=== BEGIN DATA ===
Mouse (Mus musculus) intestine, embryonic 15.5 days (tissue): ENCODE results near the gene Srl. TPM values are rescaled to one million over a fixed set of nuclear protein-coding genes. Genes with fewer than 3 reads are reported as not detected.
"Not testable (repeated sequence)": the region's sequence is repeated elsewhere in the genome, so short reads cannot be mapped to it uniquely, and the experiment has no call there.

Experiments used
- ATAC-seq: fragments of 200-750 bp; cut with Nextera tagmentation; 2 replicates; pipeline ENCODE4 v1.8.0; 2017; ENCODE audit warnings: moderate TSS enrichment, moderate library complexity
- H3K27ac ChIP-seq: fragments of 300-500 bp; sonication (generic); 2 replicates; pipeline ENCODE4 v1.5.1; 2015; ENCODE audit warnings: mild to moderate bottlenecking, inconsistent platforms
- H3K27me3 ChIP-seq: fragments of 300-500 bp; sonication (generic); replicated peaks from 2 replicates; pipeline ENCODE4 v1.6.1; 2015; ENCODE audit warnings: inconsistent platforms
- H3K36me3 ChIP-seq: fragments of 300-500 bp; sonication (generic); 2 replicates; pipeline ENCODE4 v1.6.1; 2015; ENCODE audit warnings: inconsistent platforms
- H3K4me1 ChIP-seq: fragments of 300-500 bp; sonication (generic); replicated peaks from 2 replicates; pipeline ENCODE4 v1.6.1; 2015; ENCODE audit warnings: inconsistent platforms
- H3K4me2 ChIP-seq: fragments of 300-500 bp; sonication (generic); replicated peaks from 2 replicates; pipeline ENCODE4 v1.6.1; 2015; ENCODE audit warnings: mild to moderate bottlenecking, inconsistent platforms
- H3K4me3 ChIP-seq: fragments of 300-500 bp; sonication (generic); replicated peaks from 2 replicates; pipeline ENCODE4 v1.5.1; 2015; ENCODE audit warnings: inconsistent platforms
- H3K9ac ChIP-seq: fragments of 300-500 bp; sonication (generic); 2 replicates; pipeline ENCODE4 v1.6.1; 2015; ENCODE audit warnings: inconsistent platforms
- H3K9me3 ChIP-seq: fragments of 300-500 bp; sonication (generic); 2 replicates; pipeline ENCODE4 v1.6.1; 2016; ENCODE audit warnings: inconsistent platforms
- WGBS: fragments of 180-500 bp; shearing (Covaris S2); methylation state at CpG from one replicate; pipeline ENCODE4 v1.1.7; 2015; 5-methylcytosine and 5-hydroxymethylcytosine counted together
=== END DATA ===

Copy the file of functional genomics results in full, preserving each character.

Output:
Mouse (Mus musculus) intestine, embryonic 15.5 days (tissue): ENCODE results near the gene Srl. TPM values are rescaled to one million over a fixed set of nuclear protein-coding genes. Genes with fewer than 3 reads are reported as not detected.
"Not testable (repeated sequence)": the region's sequence is repeated elsewhere in the genome, so short reads cannot be mapped to it uniquely, and the experiment has no call there.

Experiments used
- ATAC-seq: fragments of 200-750 bp; cut with Nextera tagmentation; 2 replicates; pipeline ENCODE4 v1.8.0; 2017; ENCODE audit warnings: moderate TSS enrichment, moderate library complexity
- H3K27ac ChIP-seq: fragments of 300-500 bp; sonication (generic); 2 replicates; pipeline ENCODE4 v1.5.1; 2015; ENCODE audit warnings: mild to moderate bottlenecking, inconsistent platforms
- H3K27me3 ChIP-seq: fragments of 300-500 bp; sonication (generic); replicated peaks from 2 replicates; pipeline ENCODE4 v1.6.1; 2015; ENCODE audit warnings: inconsistent platforms
- H3K36me3 ChIP-seq: fragments of 300-500 bp; sonication (generic); 2 replicates; pipeline ENCODE4 v1.6.1; 2015; ENCODE audit warnings: inconsistent platforms
- H3K4me1 ChIP-seq: fragments of 300-500 bp; sonication (generic); replicated peaks from 2 replicates; pipeline ENCODE4 v1.6.1; 2015; ENCODE audit warnings: inconsistent platforms
- H3K4me2 ChIP-seq: fragments of 300-500 bp; sonication (generic); replicated peaks from 2 replicates; pipeline ENCODE4 v1.6.1; 2015; ENCODE audit warnings: mild to moderate bottlenecking, inconsistent platforms
- H3K4me3 ChIP-seq: fragments of 300-500 bp; sonication (generic); replicated peaks from 2 replicates; pipeline ENCODE4 v1.5.1; 2015; ENCODE audit warnings: inconsistent platforms
- H3K9ac ChIP-seq: fragments of 300-500 bp; sonication (generic); 2 replicates; pipeline ENCODE4 v1.6.1; 2015; ENCODE audit warnings: inconsistent platforms
- H3K9me3 ChIP-seq: fragments of 300-500 bp; sonication (generic); 2 replicates; pipeline ENCODE4 v1.6.1; 2016; ENCODE audit warnings: inconsistent platforms
- WGBS: fragments of 180-500 bp; shearing (Covaris S2); methylation state at CpG from one replicate; pipeline ENCODE4 v1.1.7; 2015; 5-methylcytosine and 5-hydroxymethylcytosine counted together